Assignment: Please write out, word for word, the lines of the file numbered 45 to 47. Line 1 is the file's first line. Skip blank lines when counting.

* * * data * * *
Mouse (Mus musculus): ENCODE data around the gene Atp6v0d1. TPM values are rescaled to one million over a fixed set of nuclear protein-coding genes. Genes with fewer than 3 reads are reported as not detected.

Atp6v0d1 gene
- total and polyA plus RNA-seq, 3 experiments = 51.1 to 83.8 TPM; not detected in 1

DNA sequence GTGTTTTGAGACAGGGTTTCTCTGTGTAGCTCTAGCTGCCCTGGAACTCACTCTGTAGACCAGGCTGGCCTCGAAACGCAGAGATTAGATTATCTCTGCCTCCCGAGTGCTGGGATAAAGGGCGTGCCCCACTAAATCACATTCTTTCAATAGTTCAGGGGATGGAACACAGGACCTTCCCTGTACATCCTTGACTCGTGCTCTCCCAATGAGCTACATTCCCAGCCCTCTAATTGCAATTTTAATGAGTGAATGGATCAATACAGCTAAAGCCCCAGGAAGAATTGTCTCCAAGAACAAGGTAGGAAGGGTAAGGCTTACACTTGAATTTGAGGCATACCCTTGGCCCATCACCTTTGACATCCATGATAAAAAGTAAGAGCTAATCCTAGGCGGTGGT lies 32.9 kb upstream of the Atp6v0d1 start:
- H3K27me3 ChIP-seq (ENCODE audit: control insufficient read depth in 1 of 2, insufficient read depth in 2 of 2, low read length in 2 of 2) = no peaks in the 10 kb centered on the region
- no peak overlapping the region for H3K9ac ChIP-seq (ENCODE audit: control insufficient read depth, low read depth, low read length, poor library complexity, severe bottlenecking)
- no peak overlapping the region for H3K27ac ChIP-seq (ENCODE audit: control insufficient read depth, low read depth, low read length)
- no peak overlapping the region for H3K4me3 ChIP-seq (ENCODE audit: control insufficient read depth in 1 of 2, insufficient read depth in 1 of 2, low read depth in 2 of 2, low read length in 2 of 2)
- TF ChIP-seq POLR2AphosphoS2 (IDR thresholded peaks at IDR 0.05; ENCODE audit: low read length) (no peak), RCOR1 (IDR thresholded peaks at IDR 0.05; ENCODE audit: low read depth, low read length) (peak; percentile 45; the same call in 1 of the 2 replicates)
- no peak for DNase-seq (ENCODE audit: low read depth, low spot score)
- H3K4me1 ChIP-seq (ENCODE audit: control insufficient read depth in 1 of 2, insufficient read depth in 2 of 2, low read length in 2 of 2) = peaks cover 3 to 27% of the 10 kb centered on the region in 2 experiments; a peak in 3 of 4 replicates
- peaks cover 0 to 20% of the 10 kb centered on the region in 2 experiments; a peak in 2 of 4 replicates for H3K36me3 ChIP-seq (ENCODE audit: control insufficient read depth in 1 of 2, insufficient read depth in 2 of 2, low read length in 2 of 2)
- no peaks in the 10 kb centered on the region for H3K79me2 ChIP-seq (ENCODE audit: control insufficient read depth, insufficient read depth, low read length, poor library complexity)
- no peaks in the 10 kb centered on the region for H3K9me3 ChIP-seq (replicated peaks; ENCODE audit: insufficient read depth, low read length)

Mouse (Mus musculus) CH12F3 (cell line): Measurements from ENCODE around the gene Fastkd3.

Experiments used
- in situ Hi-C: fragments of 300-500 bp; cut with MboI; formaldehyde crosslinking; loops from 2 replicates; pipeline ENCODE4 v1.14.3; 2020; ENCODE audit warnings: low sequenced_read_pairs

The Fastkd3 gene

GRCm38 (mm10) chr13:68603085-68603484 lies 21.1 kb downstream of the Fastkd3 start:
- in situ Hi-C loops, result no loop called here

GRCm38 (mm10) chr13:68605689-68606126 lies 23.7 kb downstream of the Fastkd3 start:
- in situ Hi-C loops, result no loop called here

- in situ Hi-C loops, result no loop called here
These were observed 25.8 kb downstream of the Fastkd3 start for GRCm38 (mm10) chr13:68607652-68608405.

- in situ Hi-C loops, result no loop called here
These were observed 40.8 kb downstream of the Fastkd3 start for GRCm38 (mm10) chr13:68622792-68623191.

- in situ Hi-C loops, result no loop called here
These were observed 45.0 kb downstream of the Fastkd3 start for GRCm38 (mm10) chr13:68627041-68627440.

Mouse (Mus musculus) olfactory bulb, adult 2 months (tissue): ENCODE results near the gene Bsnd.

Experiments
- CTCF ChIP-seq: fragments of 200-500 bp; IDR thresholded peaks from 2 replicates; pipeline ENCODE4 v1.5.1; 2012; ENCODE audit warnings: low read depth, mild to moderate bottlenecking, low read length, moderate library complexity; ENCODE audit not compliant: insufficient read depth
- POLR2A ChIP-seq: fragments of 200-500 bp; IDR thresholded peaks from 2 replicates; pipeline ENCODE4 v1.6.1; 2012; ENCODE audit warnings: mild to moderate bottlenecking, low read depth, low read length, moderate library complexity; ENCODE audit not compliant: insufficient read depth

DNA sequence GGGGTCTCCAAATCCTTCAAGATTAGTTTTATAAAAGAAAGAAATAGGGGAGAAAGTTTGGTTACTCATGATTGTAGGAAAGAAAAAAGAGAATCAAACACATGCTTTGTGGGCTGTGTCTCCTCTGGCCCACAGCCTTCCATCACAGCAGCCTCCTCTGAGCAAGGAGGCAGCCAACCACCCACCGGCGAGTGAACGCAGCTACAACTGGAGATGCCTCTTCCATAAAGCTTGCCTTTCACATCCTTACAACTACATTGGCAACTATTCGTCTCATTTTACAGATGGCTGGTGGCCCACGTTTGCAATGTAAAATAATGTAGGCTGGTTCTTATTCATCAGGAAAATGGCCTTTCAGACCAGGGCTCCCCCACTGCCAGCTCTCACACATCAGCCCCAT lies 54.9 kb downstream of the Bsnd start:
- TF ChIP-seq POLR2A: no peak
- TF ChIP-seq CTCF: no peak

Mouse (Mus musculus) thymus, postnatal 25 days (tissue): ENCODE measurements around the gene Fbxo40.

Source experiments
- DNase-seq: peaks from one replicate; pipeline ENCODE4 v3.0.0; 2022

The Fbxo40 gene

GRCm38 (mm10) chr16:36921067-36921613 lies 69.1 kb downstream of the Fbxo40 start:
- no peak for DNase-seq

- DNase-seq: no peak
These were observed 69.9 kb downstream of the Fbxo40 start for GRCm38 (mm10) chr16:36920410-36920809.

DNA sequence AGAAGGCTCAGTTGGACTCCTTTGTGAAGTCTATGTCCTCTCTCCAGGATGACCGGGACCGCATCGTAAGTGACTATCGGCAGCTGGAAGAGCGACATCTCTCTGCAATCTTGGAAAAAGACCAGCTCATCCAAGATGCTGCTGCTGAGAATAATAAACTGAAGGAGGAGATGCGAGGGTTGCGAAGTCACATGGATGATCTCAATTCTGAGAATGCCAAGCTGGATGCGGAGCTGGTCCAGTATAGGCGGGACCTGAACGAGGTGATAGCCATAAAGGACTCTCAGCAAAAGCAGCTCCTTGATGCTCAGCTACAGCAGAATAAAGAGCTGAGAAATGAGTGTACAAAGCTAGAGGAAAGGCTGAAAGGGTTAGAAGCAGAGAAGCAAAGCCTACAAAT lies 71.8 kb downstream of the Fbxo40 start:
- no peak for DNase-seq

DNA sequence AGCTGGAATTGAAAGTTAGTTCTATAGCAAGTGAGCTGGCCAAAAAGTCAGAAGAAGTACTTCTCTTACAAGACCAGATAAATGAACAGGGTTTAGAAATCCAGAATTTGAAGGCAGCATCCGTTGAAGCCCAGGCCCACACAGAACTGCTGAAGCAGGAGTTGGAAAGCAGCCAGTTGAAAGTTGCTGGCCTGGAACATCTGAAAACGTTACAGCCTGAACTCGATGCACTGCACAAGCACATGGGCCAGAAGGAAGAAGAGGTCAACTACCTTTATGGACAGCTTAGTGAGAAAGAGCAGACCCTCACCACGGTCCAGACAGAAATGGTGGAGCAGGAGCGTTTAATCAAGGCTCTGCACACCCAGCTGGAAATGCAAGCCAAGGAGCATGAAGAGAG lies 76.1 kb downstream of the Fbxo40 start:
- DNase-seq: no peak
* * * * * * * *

- no peak for DNase-seq

DNA sequence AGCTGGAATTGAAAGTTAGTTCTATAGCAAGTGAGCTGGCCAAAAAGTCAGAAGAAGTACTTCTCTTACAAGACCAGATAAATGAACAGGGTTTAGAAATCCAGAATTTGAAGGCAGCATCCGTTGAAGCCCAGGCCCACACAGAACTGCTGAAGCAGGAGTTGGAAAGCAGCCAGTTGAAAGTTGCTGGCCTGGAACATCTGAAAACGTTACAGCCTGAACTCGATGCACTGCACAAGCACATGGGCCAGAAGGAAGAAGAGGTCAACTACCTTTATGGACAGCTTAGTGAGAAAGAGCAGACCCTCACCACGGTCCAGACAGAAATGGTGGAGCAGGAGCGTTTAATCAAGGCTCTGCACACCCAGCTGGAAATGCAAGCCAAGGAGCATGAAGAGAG lies 76.1 kb downstream of the Fbxo40 start:
- DNase-seq: no peak